Your marriage has had its ups and downs, but it’s not toxic. You might give your marriage a C+, maybe even a B. You love each other. God is a part of each of your lives, and of your marriage. But you wonder if you’re settling for too little, for just being OK. And you’d love to take your marriage from just OK to great.

It’s a myth that if you just find the right person and fall in love, everything will be OK from then on. You’re not a “finished” person when you say I Do, and neither is your spouse. And God is just beginning His work in you both at that point. Like anything of value, without regular tending, your marriage will deteriorate.

Think of your marriage as a home, a space. Building on Christ as the foundation of your marriage is absolutely vital! Without Him, you’re sunk.

But even the very best foundation doesn’t make a home by itself. You and your spouse do not instantly experience complete oneness right from the start. That’s something you will need to continue to pursue. And here’s what that looks like.

  1. Knock the Walls Down

You came into marriage with hang-ups, baggage, wounds, “stuff.” So did your spouse. Stuff from your family of origin, from your own sinful nature, from things that happened to you. Stuff that includes attitudes and beliefs you picked up, things you learned that are wrong or unhealthy, things you didn’t learn that you need to know, parts of you that are prickly and inadequate.

Marriage has a way of showing up those prickly and inadequate places pretty quickly. And those places create walls between you and your spouse that you didn’t even realize were there. On top of that, your stuff and your spouse’s stuff often form a perfect storm.

For example, one spouse craves affection because they never received it growing up, and the other never learned to give it because of the harshness or violence in their family of origin. Or one spouse struggles with pornography and the other struggles with deep insecurity. Such combinations make for higher and thicker walls between you – until you deal with the stuff!

Your mission, should you choose to accept it, is to tear down the walls between you.

That’s hard and dirty work. It doesn’t happen quickly. It’s uncomfortable. But you just keep going. You’ll probably need some help and support along the way. And you can’t force your spouse to deal with their stuff. You can only deal with your own, and invite your spouse to do the same. 

  1. Keep the Floor Clean

Once the biggest walls are down, you still have to keep the floor between you swept clean. Life happens. Part of your “stuff” you didn’t see before crops up again. Your oneness will be threatened at various times and ways. You’ll need to be alert to those little foxes that spoil the vines. (Song of Songs 2:15)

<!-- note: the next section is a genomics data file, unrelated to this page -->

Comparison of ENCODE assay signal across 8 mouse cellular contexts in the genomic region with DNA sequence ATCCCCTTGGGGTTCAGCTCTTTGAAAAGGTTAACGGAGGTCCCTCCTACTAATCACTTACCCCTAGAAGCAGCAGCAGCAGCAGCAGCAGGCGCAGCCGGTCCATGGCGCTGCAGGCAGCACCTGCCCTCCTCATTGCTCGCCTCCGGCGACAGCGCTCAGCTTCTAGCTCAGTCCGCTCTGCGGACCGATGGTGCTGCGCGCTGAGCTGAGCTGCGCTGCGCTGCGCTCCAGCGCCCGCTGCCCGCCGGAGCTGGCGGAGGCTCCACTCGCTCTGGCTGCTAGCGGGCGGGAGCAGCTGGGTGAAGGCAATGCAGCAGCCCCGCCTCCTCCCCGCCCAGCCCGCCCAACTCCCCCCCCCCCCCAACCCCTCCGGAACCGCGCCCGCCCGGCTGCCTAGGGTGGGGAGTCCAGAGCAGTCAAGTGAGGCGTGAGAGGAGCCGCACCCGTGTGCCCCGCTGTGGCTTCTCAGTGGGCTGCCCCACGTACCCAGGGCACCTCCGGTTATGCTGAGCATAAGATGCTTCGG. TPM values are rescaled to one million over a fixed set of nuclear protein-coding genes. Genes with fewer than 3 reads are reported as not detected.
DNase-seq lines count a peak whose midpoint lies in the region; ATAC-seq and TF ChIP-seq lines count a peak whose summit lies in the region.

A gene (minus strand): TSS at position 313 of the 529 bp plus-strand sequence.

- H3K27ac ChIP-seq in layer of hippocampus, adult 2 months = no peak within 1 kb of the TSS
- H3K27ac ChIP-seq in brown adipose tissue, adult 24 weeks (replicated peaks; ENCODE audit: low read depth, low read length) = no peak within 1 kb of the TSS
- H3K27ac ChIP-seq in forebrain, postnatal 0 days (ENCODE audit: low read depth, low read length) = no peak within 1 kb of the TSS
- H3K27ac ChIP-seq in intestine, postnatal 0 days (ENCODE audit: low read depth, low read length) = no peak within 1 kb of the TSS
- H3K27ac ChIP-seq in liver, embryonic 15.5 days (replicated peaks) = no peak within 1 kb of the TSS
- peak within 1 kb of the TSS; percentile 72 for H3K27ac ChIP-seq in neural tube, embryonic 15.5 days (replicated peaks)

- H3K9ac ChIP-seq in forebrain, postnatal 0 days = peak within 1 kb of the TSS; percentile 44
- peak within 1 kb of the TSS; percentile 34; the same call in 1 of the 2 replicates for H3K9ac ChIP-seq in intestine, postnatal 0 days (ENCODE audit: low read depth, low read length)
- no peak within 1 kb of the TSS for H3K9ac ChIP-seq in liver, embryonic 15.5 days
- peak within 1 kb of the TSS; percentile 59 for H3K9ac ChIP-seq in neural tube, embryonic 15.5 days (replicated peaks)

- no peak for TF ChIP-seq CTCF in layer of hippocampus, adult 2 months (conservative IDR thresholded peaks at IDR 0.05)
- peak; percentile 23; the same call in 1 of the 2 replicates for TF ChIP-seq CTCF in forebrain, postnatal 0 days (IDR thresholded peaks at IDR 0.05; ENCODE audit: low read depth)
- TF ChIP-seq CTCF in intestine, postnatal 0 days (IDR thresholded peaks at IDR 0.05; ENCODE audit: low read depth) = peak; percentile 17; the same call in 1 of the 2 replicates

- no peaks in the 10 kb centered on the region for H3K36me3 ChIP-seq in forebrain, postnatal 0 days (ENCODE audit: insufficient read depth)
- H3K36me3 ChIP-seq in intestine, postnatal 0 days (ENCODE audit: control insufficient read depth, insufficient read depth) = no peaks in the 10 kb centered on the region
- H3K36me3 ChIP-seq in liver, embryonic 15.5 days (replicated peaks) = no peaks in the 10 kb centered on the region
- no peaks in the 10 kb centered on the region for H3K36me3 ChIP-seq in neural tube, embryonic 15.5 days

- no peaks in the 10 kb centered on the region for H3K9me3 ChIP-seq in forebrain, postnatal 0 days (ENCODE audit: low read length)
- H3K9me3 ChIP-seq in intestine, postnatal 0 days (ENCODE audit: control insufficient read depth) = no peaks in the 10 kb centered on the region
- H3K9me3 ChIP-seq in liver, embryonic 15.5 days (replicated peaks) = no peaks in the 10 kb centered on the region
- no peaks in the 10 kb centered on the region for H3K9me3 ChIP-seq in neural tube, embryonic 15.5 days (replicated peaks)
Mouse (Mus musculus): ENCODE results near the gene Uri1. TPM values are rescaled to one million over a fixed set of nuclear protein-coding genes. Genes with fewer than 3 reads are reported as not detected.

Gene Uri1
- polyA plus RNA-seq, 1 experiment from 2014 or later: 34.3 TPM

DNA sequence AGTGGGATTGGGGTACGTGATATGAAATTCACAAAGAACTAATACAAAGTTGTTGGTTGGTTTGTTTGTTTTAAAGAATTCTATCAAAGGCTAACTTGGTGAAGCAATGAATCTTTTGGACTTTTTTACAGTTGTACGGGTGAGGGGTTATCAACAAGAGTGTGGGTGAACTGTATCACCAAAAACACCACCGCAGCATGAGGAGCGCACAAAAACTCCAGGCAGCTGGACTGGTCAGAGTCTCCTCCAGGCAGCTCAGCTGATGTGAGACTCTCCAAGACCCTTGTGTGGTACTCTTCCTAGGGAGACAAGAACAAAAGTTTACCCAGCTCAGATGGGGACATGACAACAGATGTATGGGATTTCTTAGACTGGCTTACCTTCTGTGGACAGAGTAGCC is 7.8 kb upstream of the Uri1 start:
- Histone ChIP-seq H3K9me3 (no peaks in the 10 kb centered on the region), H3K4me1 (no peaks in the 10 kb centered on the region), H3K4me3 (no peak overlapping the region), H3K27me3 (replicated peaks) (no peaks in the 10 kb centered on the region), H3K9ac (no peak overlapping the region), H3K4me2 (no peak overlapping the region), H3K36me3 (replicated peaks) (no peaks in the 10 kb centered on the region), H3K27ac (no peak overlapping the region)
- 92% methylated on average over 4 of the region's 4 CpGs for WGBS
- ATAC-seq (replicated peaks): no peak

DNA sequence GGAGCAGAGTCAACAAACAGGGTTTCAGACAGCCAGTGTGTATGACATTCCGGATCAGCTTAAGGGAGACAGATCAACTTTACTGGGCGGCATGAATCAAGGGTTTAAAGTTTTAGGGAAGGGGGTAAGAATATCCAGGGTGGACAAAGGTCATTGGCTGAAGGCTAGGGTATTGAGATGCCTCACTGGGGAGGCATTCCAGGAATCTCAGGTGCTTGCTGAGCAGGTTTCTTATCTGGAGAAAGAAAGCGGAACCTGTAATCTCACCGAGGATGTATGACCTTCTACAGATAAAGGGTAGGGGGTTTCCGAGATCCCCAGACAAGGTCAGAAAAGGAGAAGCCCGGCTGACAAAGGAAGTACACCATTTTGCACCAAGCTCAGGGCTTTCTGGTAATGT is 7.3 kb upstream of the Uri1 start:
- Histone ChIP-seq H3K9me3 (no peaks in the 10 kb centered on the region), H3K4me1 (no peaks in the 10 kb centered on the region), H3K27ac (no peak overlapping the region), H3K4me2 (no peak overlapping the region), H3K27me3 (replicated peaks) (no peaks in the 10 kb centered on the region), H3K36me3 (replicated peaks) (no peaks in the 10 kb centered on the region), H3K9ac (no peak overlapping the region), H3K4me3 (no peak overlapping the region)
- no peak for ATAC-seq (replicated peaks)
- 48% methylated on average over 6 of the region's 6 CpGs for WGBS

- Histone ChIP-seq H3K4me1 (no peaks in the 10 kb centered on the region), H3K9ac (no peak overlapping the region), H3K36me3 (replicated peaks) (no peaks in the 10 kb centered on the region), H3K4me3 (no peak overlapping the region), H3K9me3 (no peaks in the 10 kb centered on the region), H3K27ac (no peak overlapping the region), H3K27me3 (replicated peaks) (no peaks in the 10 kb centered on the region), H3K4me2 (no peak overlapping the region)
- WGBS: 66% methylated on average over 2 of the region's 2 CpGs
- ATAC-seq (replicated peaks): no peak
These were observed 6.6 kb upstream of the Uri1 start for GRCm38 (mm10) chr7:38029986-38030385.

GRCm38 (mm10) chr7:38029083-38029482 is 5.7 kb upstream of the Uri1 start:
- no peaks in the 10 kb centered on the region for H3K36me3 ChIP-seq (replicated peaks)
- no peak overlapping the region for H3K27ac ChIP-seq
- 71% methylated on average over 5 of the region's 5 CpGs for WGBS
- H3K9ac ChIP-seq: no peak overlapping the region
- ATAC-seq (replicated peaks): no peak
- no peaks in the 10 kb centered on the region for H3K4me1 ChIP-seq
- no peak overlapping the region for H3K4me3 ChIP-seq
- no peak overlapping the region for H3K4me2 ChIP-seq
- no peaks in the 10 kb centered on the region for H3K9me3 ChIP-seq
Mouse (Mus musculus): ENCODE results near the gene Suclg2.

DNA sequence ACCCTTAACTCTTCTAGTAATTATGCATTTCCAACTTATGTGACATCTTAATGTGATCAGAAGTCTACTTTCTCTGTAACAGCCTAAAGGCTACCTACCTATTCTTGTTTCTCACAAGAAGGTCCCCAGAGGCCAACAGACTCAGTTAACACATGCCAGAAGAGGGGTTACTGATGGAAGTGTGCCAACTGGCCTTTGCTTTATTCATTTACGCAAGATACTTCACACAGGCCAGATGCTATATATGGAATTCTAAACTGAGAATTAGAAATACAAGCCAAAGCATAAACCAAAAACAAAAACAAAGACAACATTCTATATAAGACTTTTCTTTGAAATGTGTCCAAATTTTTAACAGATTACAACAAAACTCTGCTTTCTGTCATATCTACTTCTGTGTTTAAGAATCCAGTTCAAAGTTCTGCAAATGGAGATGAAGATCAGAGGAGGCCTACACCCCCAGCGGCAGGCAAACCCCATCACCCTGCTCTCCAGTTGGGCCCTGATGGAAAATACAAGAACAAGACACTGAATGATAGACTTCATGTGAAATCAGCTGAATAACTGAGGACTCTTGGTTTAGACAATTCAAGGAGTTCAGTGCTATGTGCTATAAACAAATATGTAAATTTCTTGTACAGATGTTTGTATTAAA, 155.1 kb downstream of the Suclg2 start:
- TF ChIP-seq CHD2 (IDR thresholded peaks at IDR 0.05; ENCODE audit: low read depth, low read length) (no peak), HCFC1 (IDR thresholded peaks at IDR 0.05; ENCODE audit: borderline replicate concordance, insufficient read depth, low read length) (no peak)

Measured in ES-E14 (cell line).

When my husband was alive we’d have regular, usually daily, “board meetings.” At bedtime we’d check in with each other; everything OK? If there was an issue, we’d address it. That didn’t mean we could immediately solve everything, but it got us on the same side working together. It kept the floor between us clean.

The Holy Spirit regularly allows things in your life to come into the light in order to deal with them. His purpose in your marriage is that you learn to love well, and He uses the “stuff” to show up places where you need to become more like Jesus.

When He does that, say Yes! When problems come up in marriage, working through them together can actually make you stronger. Determine you won’t ignore stuff that comes up between you, but that you will learn to deal with it.

  1. Make the Space Safe and Inviting

How safe does your spouse feel with you? What’s it like to be married to you?

You can’t change your spouse. But you can do much to create a space where your spouse can see and be themselves, and have room to grow and change. That doesn’t mean putting up with destructive behavior at all! But it does mean going first.

What would make you want to come closer to you? Do that. You can’t force intimacy; you can only invite. Be that invitation.

Intimacy is not taking off your clothes; it’s opening yourself. It’s seeing and being seen, knowing and being known. That doesn’t happen in a prickly environment. And it can’t be forced; it can only be pursued and chosen.

That kind of oneness is a picture of the intimacy God has within Himself, and that He desires with each of us. Marriage is an earthly parable, an object lesson, of that kind of intimacy. (Ephesians 5:32) And it’s worth pursuing!

So if you aren’t satisfied with your marriage being only OK, that’s good! God’s not satisfied either.

You can’t guarantee what your marriage will look like tomorrow; only God knows. But it can be better than it is today. More oneness. Less walls. Less “stuff” cluttering the floor between you.

Go after that. It’s worth it.

Your Turn: What grade would you give your marriage today? What are you going to do to move your marriage from just OK to great? Leave a comment below.

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  • What would it look like to take your marriage from just OK to great? Think of your marriage as a building, a space. You will need to break down the walls between you, and then keep the floor between you clean.  Tweet that

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